The Yeast of my Troubles… part 2

The same bed of yeast may be cultured from batch to batch in an effort to modify the yeast to recognize and react to the ingredients of a particular recipe. In this rudimentary culturing process, the yeast evolves with each new batch, producing predictable qualities in the finished beverage. The medieval brewer facilitated this by scraping the foam layer from a currently fermenting batch or by setting aside the lees from the fermenter in order to use it to ‘start’ the next batch.

When flowers and other leafy herbs or fruits were added to the brew it almost certainly provided necessary yeasts; for yeast, as such, was not an ingredient of itself. The people of the Middle Ages knew that yeast was necessary but didn’t quite understand where it came from. The barm (yeast froth) was scraped off the top of the fermenting beer, saved and used to make bread or promote the next batch of brew.[1]

Some brewers did, it seems, recognize the possible infection of their brews by airborne yeast, a situation first mentioned at Munich in 1551. The realization was slow in coming, however. As early as the mid-fourteenth century a Flemish recipe book mentions adding yeast to beer, and it seems likely that already by 1300 brewers were using some of the foam skimmed off the top of the fermenting beer of the last brew to start fermentation with the next one. By the sixteenth century, brewers commonly added yeast to wort from cultures which they kept separate and which they controlled and maintained. Regulations in Harlem in 1519 and 1550 leave no doubt that brewers added yeast once the wort was in the fermenting troughs.[2]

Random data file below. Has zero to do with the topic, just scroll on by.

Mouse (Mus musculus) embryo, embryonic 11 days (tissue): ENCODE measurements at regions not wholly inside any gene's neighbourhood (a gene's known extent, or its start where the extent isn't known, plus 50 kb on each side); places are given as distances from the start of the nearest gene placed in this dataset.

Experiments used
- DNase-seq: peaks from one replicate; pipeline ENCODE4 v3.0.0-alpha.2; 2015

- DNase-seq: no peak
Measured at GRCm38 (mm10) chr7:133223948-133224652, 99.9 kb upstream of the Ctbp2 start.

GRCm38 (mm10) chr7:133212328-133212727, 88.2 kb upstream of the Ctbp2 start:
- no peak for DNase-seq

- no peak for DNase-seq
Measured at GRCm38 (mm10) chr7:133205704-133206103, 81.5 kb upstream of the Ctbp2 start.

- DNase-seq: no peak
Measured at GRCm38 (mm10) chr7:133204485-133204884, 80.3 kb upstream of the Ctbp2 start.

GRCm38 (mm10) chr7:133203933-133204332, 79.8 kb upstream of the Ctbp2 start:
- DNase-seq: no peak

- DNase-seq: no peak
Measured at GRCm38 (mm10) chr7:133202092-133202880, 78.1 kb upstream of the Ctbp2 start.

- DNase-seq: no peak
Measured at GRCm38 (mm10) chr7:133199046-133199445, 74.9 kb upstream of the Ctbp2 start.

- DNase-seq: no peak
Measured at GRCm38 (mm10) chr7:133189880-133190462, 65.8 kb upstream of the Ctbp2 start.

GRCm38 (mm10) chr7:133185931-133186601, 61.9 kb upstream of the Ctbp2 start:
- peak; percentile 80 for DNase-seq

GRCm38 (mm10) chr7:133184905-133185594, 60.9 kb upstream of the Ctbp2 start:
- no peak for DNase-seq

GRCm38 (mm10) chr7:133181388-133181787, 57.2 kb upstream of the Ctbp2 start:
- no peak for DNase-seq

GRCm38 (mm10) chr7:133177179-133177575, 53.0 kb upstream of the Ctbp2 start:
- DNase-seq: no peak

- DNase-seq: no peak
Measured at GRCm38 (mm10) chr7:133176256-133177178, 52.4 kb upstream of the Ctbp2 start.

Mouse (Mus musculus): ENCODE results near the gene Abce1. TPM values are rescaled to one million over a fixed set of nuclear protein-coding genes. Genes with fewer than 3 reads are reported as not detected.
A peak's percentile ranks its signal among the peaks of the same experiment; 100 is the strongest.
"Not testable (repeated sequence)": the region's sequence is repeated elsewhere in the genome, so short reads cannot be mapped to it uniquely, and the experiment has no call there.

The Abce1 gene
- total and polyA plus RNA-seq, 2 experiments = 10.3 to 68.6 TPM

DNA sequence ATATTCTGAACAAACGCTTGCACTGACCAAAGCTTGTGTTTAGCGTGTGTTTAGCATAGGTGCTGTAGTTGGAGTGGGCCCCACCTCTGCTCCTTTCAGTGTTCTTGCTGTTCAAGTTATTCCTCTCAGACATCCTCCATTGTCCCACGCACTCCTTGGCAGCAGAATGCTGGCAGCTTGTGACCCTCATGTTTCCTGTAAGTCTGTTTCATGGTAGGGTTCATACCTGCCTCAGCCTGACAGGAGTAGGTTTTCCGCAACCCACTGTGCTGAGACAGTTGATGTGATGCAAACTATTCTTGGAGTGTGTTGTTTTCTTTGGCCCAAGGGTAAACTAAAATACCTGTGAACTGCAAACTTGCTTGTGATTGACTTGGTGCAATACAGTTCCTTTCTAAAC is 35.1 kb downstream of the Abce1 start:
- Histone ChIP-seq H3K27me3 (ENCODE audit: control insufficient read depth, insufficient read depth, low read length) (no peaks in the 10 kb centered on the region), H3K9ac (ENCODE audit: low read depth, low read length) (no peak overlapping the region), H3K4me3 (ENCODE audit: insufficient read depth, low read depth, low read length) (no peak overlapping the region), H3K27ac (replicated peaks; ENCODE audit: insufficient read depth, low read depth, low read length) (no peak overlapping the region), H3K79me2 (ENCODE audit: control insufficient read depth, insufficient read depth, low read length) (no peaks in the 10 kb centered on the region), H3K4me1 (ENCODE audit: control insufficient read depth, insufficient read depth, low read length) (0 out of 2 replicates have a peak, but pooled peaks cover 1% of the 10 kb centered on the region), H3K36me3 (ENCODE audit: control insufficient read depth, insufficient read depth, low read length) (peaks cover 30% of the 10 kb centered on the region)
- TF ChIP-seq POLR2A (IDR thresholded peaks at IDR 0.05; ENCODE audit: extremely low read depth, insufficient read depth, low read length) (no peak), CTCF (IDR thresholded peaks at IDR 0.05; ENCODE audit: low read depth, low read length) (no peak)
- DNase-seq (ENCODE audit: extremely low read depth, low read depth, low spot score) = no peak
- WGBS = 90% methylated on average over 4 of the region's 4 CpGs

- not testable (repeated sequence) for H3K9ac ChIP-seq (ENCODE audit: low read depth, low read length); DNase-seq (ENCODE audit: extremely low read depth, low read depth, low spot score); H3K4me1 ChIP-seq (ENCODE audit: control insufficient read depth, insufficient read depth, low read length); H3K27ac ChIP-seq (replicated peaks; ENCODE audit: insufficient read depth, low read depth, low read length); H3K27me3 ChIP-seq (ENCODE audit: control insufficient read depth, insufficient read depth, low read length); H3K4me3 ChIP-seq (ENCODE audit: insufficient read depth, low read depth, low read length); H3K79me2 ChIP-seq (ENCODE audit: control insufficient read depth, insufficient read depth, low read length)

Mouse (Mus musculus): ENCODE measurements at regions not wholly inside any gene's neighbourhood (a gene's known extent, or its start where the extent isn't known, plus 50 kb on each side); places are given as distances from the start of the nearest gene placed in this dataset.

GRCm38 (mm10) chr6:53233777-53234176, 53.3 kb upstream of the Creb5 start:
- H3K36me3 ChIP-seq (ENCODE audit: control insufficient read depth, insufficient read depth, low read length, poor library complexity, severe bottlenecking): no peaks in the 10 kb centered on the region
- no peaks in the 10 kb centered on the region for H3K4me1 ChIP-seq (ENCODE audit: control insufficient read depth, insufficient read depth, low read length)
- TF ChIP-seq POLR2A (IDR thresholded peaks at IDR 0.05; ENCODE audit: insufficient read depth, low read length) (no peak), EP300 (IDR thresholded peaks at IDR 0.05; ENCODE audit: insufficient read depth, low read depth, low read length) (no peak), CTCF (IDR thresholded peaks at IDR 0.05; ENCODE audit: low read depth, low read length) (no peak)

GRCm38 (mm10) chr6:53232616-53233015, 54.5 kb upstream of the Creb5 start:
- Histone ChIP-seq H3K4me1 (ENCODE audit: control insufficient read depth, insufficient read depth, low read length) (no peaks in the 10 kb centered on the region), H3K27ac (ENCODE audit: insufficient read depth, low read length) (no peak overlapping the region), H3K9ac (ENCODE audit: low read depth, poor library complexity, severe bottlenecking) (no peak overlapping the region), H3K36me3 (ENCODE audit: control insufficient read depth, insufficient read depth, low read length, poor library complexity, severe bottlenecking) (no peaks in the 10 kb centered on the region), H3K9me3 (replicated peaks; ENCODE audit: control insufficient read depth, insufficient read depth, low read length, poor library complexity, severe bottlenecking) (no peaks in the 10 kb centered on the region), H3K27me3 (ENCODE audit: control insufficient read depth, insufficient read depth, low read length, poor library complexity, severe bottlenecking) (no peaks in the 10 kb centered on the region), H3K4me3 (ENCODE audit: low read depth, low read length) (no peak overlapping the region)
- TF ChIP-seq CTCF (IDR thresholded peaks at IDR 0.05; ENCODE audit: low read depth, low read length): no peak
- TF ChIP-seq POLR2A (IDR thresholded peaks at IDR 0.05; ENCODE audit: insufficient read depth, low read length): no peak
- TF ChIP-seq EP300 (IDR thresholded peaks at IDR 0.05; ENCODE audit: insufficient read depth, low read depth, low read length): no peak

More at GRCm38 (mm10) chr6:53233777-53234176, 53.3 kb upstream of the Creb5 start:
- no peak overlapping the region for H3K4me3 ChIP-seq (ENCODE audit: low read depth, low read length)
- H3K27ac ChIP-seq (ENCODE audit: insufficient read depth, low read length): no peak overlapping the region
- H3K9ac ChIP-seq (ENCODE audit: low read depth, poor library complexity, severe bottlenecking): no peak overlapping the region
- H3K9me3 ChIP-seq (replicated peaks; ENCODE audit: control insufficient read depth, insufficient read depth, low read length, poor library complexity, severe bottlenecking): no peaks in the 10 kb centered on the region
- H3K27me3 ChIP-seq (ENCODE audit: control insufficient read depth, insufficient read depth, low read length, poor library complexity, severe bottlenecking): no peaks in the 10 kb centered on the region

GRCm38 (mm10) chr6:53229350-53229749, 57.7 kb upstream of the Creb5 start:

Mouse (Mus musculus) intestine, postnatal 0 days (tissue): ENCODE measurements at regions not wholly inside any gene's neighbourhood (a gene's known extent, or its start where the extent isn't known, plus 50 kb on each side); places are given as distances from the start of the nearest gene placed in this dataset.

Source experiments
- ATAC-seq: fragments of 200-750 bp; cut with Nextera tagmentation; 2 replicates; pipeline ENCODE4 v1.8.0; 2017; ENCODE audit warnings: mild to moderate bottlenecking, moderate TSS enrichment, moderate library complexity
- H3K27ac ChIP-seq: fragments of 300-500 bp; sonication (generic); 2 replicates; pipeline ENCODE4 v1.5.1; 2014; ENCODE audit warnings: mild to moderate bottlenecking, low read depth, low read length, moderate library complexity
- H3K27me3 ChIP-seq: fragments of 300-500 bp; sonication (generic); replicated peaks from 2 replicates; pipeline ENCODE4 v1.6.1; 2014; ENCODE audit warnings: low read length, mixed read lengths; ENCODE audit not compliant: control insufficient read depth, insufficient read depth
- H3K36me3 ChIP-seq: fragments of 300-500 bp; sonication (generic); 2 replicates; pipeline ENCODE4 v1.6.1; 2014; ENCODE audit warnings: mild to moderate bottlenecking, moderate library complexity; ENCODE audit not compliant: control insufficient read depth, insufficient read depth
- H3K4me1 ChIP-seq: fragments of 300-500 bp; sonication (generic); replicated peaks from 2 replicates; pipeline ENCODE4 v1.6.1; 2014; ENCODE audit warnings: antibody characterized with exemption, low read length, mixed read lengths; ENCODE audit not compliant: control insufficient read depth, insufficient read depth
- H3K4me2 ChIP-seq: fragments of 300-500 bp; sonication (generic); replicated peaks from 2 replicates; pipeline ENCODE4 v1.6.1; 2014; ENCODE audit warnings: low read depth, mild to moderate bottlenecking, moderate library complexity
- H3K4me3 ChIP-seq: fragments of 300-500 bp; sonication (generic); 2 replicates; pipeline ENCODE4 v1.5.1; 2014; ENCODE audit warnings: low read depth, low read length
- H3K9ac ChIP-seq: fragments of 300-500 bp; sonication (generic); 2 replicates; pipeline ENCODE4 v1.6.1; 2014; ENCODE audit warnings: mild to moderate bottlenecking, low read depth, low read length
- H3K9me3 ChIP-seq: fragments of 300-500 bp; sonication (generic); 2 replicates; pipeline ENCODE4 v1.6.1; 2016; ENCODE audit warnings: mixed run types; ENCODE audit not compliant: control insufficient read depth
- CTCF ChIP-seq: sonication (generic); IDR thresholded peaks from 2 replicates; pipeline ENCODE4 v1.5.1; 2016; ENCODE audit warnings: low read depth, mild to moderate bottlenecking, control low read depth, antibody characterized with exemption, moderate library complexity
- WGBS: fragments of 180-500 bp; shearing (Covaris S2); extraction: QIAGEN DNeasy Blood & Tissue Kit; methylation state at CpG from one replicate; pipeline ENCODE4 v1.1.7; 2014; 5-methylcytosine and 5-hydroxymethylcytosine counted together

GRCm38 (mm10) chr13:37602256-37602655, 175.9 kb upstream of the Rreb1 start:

The greatest example of culturing yeast from batch to batch comes to us from the Trappist breweries of Belgium. Of the modernly remaining ten Trappist abbeys that produce beer, two date to our period: The Brasserie d’Orval in the Gaume region of Belgium, and the Abbey of Notre Dame de Saint-Remy near Rochefort. The Rochefort beers have been brewed with the same strains of yeast being cultured forward batch-to-batch since 1595.[3] Although the current Orval brewing facility only dates to 1931, the original brewery dates back to at least 1628, based on writings from the abbot at the time.[4]

Footnotes

[1] Westerson

[2] Unger, pg. 152

[3] Fourneau

[4] Saint Peters List

References

Fourneau, Auguste (2006). L’abbaye Notre-Dame de Saint-Remy à Rochefort. Histoire d’une communauté cistercienne en terre de Famenne, 2nd edition. Abbey of Saint-Remy.

Saint Peters List (2013). “The Ten Authentic Trappist Monk Beers”. History / Life & Leisure. Retrieved 11 February 2015, from http://www.stpeterslist.com/197/the-7-authentic-trappist-monk-beers.

Unger, Richard W. (2007). Beer in the Middle Ages and the Renaissance. University of Philadelphia: Pennsylvania Press.

Westerson, Jerry (April 1998). “Searching for Medieval Ale”. Brew Your Own.

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Author: madocarundel

Madoc is a 13th century squire from the area around Gloucester, England. His father was English and his mother Welsh. Since retiring from active service in the army of King John, he has taken up brewing as a pass-time.

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